# N-body problem

by LizardKing23
Tags: nbody
 P: 138 Don't worry, you are not looking arrogant here, you are looking like pure mathematician. The 3D law of gravity is $$\vec{F_2}=-G\frac{m_1 m_2}{R_{12}^2}\frac{\vec R_{12}}{R_{12}}$$ The Force is directed along the line connecting the bodies and it is attractive. or $$\vec{F_2}=-G\frac{m_1 m_2}{(x_2-x_1)^2+(y_2-y_1)^2+(z_2-z_1)^2}\frac{\vec R_{12}}{R_{12}}$$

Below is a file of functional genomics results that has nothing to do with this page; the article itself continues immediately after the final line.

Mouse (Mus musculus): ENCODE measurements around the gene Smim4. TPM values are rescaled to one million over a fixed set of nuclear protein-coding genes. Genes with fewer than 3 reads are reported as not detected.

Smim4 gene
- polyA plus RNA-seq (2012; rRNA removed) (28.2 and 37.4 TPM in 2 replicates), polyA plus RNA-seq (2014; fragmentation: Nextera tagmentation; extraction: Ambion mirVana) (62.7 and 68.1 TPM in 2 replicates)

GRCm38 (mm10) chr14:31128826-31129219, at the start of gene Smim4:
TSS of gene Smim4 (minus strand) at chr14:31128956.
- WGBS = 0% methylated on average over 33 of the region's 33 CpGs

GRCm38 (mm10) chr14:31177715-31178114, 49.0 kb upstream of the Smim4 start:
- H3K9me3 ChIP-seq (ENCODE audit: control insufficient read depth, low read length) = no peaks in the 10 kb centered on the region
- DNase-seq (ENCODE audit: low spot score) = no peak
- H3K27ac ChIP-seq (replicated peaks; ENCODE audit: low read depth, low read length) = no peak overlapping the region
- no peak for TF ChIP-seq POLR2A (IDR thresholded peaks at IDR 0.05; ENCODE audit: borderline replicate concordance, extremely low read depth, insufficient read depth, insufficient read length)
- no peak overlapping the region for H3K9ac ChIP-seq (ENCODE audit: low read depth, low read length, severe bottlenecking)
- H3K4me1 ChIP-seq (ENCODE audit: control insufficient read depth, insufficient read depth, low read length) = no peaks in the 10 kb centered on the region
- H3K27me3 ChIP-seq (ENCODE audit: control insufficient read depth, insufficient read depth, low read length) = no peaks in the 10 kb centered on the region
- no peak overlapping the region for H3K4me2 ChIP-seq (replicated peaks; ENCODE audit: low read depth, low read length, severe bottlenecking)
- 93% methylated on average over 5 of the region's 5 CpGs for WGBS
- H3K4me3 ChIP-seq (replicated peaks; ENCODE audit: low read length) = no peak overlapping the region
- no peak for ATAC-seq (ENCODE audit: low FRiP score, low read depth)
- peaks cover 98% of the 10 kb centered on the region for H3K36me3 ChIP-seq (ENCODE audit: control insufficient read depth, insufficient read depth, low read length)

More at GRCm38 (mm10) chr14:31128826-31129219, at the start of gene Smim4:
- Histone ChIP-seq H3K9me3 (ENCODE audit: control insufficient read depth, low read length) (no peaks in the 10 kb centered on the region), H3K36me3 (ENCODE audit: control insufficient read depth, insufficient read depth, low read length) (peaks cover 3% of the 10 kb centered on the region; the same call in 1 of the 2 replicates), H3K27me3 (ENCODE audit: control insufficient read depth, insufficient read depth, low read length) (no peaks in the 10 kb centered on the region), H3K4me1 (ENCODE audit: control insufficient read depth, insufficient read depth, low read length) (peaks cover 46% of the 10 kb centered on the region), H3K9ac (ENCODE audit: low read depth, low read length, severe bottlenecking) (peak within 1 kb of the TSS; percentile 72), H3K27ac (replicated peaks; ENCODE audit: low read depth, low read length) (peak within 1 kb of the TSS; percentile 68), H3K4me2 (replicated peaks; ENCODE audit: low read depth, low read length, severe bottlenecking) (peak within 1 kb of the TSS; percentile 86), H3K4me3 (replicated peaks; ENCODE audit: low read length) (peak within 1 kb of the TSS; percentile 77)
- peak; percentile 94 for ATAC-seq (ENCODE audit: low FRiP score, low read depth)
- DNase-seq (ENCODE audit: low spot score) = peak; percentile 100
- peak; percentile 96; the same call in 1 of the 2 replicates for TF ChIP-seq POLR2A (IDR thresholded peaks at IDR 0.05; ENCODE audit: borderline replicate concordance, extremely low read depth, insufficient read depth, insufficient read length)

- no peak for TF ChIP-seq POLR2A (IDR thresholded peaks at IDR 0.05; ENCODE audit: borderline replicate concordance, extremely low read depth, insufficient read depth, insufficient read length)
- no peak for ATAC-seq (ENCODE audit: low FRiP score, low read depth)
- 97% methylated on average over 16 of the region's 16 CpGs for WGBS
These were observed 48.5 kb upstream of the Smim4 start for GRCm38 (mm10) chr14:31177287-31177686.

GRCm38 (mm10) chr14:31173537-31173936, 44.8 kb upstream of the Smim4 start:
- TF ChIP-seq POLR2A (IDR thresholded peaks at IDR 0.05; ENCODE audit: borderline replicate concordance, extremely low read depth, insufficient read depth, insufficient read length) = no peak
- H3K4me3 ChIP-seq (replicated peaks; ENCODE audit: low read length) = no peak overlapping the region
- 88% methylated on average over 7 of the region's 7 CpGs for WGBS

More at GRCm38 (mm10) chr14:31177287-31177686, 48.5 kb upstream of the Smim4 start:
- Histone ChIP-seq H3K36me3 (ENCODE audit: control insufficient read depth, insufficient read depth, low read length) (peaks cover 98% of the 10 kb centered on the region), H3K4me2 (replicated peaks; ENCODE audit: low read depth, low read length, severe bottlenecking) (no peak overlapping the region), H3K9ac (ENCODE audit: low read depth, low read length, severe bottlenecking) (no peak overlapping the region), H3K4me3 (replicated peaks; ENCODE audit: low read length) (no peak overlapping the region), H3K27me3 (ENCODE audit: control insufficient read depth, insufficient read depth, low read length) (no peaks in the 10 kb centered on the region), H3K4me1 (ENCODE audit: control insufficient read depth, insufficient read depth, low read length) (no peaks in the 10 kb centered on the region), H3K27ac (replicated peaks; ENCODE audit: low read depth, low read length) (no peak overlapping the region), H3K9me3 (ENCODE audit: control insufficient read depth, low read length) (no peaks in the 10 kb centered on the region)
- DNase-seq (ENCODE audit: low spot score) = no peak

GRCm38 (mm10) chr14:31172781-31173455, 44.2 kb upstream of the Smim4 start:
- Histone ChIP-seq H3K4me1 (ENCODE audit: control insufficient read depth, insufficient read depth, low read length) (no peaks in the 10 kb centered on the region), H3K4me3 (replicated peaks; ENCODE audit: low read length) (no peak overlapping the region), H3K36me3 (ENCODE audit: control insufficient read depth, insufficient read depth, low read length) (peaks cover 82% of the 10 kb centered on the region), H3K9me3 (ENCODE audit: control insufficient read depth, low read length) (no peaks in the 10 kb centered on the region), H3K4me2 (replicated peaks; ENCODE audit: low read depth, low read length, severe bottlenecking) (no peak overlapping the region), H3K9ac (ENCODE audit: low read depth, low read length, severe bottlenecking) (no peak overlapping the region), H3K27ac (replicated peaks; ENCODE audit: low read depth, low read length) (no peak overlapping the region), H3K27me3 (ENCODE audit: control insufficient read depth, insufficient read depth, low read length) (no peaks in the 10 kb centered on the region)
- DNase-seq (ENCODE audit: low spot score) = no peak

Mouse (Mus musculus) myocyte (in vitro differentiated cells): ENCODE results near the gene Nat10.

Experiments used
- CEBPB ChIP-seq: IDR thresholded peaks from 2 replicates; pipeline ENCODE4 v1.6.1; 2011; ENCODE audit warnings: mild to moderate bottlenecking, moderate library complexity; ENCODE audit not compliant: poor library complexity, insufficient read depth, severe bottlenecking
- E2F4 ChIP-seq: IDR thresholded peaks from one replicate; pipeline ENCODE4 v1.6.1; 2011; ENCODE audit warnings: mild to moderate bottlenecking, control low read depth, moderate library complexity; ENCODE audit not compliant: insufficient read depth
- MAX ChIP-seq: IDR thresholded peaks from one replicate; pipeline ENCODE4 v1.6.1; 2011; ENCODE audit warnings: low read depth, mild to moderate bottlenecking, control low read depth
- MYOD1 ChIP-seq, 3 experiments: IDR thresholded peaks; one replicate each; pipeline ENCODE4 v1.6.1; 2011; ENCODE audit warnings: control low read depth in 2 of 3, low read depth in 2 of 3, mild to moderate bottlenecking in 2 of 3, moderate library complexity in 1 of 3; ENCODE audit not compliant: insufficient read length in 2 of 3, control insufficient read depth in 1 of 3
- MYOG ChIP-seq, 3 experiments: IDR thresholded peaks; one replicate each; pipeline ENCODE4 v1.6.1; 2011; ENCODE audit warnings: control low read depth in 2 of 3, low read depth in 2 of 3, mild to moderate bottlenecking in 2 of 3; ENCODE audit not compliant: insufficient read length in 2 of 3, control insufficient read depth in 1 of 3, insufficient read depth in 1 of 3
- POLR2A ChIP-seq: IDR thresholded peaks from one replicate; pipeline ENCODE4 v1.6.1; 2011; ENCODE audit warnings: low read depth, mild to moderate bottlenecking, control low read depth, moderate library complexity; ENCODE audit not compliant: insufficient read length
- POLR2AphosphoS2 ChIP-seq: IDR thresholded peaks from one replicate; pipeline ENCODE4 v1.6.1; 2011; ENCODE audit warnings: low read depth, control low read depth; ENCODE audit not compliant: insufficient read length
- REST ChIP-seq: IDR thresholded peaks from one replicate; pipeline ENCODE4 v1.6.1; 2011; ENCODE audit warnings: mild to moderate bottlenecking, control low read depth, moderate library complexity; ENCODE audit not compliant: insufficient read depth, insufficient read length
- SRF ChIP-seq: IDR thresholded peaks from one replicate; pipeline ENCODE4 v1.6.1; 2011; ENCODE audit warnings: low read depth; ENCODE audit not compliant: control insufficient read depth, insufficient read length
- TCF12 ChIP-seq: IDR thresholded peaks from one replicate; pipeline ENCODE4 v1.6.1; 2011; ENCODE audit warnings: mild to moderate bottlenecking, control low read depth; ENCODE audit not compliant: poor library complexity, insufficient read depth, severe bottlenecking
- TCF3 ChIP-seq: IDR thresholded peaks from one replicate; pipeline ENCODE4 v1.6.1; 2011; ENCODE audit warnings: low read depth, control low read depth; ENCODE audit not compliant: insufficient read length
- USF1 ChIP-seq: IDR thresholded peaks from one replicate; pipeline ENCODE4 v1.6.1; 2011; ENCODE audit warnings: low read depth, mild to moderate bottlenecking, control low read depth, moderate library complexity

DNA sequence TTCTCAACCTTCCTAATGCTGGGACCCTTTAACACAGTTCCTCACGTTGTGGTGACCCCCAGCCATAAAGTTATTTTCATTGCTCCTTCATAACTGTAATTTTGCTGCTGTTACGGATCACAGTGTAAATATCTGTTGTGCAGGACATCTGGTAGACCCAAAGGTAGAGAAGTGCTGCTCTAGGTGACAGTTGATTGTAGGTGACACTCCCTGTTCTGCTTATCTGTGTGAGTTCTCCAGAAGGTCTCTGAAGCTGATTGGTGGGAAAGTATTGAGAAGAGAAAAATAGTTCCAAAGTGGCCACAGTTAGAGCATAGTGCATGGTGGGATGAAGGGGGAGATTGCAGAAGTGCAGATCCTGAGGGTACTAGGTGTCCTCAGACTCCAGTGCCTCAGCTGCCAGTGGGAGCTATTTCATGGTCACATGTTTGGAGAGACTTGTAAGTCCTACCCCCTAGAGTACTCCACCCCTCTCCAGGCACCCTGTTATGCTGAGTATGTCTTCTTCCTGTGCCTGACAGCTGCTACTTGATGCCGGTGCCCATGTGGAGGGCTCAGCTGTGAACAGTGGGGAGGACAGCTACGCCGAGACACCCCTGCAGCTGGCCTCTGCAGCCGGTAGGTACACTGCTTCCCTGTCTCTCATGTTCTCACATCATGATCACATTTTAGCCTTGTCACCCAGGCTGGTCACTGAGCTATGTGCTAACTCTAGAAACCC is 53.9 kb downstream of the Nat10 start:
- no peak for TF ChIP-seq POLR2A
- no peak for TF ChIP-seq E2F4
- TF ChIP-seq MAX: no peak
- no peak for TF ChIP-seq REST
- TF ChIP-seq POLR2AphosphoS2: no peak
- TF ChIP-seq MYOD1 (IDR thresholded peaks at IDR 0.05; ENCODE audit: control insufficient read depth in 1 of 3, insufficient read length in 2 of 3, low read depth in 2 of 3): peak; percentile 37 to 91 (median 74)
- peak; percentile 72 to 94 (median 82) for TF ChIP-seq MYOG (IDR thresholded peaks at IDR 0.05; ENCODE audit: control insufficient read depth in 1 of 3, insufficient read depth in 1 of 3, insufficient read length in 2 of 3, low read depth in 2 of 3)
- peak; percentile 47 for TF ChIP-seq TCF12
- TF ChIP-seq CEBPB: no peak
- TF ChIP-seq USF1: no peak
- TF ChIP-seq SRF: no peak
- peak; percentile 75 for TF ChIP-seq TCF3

Sci Advisor HW Helper PF Gold P: 4,772 It means they are vector quantities. I find shyboy has written the law in a peculiar manner. I would have written.. consider two point-masses m1 and m2 respectively, and respectively located by the position vectors $\vec{r_{1}}$ and [itex]\vec{r_{2}}[/tex] $$\vec{F}_{1\rightarrow 2} = -\frac{Gm_1m_2 \vec{r_{12}}}{|\vec{r_{12}}^3|} = -\frac{Gm_1m_2 \hat{r_{12}}}{|\vec{r_{12}}^2|}$$ Where $$\vec{r_{12}} = \vec{r_{2}} - \vec{r_{1}}$$ Or, in ugly cartesian coordinates... $$\vec{F}_{1\rightarrow 2} = \frac{-Gm_1m_2}{\Left[(x_1-x_1)^2+(y_2-y_1)^2+(z_2-z_1)^2\Right]^{3/2}} \left( (x_2-x_1)\hat{x} + (y_2-y_1)\hat{y} + (z_2-z_1)\hat{z} \right)$$